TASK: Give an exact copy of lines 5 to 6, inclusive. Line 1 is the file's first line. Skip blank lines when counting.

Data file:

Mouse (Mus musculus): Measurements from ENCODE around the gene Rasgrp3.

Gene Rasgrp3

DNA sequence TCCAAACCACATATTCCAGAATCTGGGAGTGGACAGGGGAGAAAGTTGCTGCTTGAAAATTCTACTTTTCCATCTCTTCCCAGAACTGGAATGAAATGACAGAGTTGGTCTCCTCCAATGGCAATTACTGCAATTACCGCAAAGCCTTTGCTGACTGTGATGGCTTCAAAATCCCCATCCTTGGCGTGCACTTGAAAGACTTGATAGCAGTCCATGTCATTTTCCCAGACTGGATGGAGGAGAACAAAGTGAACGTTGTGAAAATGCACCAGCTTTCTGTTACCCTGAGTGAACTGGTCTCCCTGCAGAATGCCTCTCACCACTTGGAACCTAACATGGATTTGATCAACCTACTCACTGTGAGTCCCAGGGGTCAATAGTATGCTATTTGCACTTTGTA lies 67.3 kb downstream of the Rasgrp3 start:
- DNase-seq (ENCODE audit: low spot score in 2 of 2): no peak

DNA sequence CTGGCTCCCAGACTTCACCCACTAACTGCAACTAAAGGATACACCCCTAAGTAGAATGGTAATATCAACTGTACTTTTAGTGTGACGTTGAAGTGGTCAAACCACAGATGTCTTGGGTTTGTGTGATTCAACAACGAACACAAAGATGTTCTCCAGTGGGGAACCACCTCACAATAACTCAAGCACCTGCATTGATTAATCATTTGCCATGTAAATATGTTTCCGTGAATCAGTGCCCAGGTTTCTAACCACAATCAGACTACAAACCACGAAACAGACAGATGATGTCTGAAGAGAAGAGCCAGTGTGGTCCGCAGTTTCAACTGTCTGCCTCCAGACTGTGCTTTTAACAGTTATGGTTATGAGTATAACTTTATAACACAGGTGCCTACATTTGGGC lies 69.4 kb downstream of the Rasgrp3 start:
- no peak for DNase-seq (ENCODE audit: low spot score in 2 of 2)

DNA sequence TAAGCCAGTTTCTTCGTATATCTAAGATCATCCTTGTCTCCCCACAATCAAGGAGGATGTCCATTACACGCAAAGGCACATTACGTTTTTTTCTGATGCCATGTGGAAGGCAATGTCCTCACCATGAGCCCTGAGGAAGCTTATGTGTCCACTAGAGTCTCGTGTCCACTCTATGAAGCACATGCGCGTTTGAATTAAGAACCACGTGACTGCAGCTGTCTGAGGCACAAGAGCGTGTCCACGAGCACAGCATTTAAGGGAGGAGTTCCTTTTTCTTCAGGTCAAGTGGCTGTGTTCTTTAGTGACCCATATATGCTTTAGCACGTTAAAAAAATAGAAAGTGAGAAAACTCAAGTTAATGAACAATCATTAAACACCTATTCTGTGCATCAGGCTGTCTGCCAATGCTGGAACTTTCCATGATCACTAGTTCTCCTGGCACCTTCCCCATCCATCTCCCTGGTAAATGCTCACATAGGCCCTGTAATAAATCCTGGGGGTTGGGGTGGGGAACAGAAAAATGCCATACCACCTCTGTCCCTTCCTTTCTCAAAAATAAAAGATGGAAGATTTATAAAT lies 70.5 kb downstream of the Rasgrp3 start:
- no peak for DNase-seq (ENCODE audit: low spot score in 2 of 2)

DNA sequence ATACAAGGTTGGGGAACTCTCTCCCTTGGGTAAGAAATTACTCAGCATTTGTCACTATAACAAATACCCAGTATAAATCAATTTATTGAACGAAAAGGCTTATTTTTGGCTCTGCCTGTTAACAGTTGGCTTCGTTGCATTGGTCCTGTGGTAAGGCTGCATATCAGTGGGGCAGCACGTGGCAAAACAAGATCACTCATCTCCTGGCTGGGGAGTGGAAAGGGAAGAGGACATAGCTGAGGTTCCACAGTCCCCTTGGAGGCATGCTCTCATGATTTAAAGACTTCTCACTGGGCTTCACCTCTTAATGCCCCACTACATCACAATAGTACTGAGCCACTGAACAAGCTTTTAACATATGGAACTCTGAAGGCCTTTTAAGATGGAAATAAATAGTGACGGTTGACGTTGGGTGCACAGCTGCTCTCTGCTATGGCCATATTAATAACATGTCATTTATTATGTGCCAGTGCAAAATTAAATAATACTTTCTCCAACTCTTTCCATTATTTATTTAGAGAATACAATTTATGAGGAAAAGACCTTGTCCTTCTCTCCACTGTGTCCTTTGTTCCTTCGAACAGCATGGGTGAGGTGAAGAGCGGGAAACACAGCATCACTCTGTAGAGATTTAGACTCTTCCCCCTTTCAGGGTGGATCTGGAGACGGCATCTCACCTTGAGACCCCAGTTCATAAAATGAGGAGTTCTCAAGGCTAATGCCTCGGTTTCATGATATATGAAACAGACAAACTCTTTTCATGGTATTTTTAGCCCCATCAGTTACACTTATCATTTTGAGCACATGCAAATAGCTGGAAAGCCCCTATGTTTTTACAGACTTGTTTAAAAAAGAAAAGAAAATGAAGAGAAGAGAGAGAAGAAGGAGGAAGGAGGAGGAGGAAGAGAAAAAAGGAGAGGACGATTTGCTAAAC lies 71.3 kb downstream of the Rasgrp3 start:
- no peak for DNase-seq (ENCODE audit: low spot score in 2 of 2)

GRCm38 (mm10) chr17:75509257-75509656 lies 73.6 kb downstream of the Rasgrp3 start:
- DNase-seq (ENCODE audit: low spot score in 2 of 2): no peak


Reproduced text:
DNA sequence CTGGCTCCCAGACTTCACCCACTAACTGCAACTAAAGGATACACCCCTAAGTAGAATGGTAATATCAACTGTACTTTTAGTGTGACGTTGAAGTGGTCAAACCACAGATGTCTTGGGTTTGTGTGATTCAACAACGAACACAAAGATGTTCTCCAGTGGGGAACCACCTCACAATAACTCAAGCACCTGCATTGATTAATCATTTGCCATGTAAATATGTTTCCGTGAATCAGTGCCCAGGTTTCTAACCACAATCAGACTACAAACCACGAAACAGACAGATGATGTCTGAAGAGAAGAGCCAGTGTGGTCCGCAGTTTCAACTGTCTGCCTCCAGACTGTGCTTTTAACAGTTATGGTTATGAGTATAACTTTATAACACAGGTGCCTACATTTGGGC lies 69.4 kb downstream of the Rasgrp3 start:
- no peak for DNase-seq (ENCODE audit: low spot score in 2 of 2)